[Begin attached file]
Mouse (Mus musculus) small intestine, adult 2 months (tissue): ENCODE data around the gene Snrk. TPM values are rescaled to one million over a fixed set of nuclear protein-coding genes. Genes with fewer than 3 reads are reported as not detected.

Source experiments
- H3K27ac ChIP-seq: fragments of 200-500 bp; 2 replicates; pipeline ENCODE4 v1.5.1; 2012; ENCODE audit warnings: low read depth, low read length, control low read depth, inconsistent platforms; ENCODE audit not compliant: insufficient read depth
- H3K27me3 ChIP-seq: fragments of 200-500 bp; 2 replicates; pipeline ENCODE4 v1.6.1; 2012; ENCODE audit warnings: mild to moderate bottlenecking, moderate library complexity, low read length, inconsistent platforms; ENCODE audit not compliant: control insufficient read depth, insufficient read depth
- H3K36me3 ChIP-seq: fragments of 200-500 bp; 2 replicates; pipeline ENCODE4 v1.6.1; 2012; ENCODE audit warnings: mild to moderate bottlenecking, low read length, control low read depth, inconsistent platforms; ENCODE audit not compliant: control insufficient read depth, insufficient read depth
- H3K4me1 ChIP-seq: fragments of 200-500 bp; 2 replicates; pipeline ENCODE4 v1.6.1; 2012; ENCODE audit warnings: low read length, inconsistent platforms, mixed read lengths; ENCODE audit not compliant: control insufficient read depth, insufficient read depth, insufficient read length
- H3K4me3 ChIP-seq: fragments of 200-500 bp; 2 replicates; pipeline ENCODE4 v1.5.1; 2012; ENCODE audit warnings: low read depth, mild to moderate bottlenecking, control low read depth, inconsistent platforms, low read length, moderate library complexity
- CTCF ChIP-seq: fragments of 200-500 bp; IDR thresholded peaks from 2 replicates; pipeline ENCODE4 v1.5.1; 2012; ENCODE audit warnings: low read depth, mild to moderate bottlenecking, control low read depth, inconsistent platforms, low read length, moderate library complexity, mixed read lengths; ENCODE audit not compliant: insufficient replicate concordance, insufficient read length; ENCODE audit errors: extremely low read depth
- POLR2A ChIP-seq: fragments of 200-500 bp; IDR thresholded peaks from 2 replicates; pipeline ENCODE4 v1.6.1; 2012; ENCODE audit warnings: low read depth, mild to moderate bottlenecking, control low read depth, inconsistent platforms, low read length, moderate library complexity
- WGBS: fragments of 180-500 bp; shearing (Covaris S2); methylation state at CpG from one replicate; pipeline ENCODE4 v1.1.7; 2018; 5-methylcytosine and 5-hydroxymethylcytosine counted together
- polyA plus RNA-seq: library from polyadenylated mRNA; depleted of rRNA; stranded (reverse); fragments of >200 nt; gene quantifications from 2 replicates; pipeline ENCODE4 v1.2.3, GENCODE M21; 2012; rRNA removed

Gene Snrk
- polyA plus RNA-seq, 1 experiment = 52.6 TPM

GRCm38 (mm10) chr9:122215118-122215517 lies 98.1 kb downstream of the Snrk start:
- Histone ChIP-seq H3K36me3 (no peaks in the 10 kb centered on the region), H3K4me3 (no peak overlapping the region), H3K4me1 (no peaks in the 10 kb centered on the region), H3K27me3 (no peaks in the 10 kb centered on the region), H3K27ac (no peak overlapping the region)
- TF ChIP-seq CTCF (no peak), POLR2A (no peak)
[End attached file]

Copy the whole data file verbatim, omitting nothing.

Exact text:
Mouse (Mus musculus) small intestine, adult 2 months (tissue): ENCODE data around the gene Snrk. TPM values are rescaled to one million over a fixed set of nuclear protein-coding genes. Genes with fewer than 3 reads are reported as not detected.

Source experiments
- H3K27ac ChIP-seq: fragments of 200-500 bp; 2 replicates; pipeline ENCODE4 v1.5.1; 2012; ENCODE audit warnings: low read depth, low read length, control low read depth, inconsistent platforms; ENCODE audit not compliant: insufficient read depth
- H3K27me3 ChIP-seq: fragments of 200-500 bp; 2 replicates; pipeline ENCODE4 v1.6.1; 2012; ENCODE audit warnings: mild to moderate bottlenecking, moderate library complexity, low read length, inconsistent platforms; ENCODE audit not compliant: control insufficient read depth, insufficient read depth
- H3K36me3 ChIP-seq: fragments of 200-500 bp; 2 replicates; pipeline ENCODE4 v1.6.1; 2012; ENCODE audit warnings: mild to moderate bottlenecking, low read length, control low read depth, inconsistent platforms; ENCODE audit not compliant: control insufficient read depth, insufficient read depth
- H3K4me1 ChIP-seq: fragments of 200-500 bp; 2 replicates; pipeline ENCODE4 v1.6.1; 2012; ENCODE audit warnings: low read length, inconsistent platforms, mixed read lengths; ENCODE audit not compliant: control insufficient read depth, insufficient read depth, insufficient read length
- H3K4me3 ChIP-seq: fragments of 200-500 bp; 2 replicates; pipeline ENCODE4 v1.5.1; 2012; ENCODE audit warnings: low read depth, mild to moderate bottlenecking, control low read depth, inconsistent platforms, low read length, moderate library complexity
- CTCF ChIP-seq: fragments of 200-500 bp; IDR thresholded peaks from 2 replicates; pipeline ENCODE4 v1.5.1; 2012; ENCODE audit warnings: low read depth, mild to moderate bottlenecking, control low read depth, inconsistent platforms, low read length, moderate library complexity, mixed read lengths; ENCODE audit not compliant: insufficient replicate concordance, insufficient read length; ENCODE audit errors: extremely low read depth
- POLR2A ChIP-seq: fragments of 200-500 bp; IDR thresholded peaks from 2 replicates; pipeline ENCODE4 v1.6.1; 2012; ENCODE audit warnings: low read depth, mild to moderate bottlenecking, control low read depth, inconsistent platforms, low read length, moderate library complexity
- WGBS: fragments of 180-500 bp; shearing (Covaris S2); methylation state at CpG from one replicate; pipeline ENCODE4 v1.1.7; 2018; 5-methylcytosine and 5-hydroxymethylcytosine counted together
- polyA plus RNA-seq: library from polyadenylated mRNA; depleted of rRNA; stranded (reverse); fragments of >200 nt; gene quantifications from 2 replicates; pipeline ENCODE4 v1.2.3, GENCODE M21; 2012; rRNA removed

Gene Snrk
- polyA plus RNA-seq, 1 experiment = 52.6 TPM

GRCm38 (mm10) chr9:122215118-122215517 lies 98.1 kb downstream of the Snrk start:
- Histone ChIP-seq H3K36me3 (no peaks in the 10 kb centered on the region), H3K4me3 (no peak overlapping the region), H3K4me1 (no peaks in the 10 kb centered on the region), H3K27me3 (no peaks in the 10 kb centered on the region), H3K27ac (no peak overlapping the region)
- TF ChIP-seq CTCF (no peak), POLR2A (no peak)